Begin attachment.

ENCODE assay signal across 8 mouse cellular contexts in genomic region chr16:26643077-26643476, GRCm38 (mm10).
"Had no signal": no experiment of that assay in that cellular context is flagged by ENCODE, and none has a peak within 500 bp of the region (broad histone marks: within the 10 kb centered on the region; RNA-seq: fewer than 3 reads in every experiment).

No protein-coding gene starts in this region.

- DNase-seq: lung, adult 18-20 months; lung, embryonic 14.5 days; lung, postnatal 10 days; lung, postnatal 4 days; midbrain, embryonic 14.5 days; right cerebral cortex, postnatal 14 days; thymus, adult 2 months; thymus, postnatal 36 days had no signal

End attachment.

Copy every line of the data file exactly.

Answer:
ENCODE assay signal across 8 mouse cellular contexts in genomic region chr16:26643077-26643476, GRCm38 (mm10).
"Had no signal": no experiment of that assay in that cellular context is flagged by ENCODE, and none has a peak within 500 bp of the region (broad histone marks: within the 10 kb centered on the region; RNA-seq: fewer than 3 reads in every experiment).

No protein-coding gene starts in this region.

- DNase-seq: lung, adult 18-20 months; lung, embryonic 14.5 days; lung, postnatal 10 days; lung, postnatal 4 days; midbrain, embryonic 14.5 days; right cerebral cortex, postnatal 14 days; thymus, adult 2 months; thymus, postnatal 36 days had no signal